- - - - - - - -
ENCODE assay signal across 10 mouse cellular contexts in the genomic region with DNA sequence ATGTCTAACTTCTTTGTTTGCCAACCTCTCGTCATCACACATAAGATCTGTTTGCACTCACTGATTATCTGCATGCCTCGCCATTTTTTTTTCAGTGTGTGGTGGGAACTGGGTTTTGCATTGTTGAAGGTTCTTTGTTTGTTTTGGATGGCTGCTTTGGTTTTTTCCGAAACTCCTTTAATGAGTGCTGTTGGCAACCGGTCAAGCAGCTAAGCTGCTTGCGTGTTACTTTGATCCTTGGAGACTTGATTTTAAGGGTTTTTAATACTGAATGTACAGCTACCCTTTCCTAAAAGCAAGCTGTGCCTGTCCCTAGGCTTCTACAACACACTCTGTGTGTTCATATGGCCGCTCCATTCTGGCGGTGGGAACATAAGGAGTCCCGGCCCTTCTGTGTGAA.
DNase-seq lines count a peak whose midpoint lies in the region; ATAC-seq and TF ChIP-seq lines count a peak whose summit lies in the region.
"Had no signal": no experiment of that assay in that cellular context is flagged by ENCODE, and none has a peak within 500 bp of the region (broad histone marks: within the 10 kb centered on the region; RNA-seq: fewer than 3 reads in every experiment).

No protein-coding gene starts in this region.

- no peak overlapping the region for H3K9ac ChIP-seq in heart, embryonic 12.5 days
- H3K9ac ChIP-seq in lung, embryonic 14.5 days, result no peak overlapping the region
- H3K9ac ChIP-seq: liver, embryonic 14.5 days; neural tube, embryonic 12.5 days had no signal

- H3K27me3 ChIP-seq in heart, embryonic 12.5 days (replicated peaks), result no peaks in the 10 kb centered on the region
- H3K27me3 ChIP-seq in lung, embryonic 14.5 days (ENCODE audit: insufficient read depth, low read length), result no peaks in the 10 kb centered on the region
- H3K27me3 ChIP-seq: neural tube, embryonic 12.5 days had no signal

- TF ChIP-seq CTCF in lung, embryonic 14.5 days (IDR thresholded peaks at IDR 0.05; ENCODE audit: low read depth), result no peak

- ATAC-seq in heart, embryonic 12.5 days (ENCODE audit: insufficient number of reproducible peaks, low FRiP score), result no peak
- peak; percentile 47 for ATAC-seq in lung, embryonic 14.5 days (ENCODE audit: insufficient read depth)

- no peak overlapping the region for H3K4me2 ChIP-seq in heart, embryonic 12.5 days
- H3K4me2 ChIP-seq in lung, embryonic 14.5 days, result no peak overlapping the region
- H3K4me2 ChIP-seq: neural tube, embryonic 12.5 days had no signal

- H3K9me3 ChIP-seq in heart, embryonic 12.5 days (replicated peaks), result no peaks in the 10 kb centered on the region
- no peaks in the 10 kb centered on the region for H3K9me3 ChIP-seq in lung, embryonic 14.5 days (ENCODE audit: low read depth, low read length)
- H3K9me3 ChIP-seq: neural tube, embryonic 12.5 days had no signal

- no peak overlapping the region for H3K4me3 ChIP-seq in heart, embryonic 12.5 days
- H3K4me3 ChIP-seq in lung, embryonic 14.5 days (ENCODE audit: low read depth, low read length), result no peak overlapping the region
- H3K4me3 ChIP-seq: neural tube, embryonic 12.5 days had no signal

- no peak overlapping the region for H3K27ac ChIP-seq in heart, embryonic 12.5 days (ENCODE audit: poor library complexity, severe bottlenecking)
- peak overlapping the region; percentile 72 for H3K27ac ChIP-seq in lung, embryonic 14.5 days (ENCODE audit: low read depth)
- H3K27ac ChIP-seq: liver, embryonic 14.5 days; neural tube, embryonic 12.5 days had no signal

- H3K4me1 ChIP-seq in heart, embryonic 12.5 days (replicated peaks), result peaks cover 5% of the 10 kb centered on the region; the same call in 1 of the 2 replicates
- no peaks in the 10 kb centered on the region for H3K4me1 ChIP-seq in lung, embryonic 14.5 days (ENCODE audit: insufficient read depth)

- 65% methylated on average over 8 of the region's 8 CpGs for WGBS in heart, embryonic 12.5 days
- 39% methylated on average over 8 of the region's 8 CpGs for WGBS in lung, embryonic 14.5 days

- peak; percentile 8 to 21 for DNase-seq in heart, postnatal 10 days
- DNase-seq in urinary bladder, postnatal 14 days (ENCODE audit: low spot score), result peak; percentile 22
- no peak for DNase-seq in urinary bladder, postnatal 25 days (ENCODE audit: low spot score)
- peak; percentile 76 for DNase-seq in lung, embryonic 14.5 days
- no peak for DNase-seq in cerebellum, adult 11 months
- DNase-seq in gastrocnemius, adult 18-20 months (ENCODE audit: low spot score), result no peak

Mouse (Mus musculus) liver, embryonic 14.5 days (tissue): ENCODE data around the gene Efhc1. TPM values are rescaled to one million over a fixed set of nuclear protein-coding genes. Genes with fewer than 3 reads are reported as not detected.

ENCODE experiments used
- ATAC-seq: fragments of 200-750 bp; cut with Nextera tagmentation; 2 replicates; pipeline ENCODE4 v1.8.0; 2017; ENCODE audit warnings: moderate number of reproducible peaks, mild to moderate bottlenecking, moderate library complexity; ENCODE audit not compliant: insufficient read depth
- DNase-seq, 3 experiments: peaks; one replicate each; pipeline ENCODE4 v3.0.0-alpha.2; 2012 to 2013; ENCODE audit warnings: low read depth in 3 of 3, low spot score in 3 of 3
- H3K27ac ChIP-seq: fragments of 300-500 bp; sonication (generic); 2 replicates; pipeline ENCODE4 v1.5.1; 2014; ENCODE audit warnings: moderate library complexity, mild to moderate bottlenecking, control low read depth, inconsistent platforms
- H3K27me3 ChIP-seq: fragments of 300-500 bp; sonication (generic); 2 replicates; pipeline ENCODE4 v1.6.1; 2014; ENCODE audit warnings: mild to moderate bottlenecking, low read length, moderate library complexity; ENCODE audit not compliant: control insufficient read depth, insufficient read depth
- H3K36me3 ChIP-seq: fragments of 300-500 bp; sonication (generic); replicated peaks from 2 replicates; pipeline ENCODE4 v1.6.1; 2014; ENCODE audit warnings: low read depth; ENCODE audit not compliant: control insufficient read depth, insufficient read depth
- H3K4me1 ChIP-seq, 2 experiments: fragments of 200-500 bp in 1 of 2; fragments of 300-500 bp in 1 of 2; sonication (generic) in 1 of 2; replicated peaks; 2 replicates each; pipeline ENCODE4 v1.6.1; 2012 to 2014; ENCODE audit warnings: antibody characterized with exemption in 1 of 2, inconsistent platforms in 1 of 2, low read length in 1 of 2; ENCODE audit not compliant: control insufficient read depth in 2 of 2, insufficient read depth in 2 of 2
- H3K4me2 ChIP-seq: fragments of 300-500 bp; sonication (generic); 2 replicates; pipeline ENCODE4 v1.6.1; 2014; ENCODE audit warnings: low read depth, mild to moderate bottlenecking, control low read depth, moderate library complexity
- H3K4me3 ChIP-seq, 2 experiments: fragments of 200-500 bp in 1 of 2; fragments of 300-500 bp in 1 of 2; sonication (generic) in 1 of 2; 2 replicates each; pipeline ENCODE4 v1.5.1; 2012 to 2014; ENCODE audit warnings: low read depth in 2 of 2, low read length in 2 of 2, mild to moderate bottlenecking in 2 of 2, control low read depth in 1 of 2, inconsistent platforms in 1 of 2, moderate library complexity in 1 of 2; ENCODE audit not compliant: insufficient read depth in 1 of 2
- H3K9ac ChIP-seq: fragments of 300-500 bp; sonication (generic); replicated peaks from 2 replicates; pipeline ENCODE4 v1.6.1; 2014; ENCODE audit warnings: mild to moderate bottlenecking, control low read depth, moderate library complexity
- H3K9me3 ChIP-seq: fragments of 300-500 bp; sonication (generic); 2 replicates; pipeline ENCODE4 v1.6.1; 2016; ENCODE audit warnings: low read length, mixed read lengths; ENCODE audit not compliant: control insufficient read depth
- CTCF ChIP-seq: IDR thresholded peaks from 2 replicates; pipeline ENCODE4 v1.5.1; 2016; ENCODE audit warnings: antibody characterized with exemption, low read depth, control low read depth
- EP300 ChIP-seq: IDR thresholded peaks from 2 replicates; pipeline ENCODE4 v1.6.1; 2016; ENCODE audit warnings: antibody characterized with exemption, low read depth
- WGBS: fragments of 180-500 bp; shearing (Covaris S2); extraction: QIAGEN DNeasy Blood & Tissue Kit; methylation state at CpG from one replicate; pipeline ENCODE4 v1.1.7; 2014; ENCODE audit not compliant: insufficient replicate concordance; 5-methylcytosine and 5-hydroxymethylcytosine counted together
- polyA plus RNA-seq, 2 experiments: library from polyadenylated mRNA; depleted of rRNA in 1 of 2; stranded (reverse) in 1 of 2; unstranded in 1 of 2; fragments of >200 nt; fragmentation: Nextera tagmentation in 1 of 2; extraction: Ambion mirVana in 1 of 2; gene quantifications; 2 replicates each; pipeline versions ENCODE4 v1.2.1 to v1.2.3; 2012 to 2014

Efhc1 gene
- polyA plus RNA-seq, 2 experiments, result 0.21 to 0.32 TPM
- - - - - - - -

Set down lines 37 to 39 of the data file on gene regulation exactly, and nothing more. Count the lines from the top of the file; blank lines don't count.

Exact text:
ENCODE experiments used
- ATAC-seq: fragments of 200-750 bp; cut with Nextera tagmentation; 2 replicates; pipeline ENCODE4 v1.8.0; 2017; ENCODE audit warnings: moderate number of reproducible peaks, mild to moderate bottlenecking, moderate library complexity; ENCODE audit not compliant: insufficient read depth
- DNase-seq, 3 experiments: peaks; one replicate each; pipeline ENCODE4 v3.0.0-alpha.2; 2012 to 2013; ENCODE audit warnings: low read depth in 3 of 3, low spot score in 3 of 3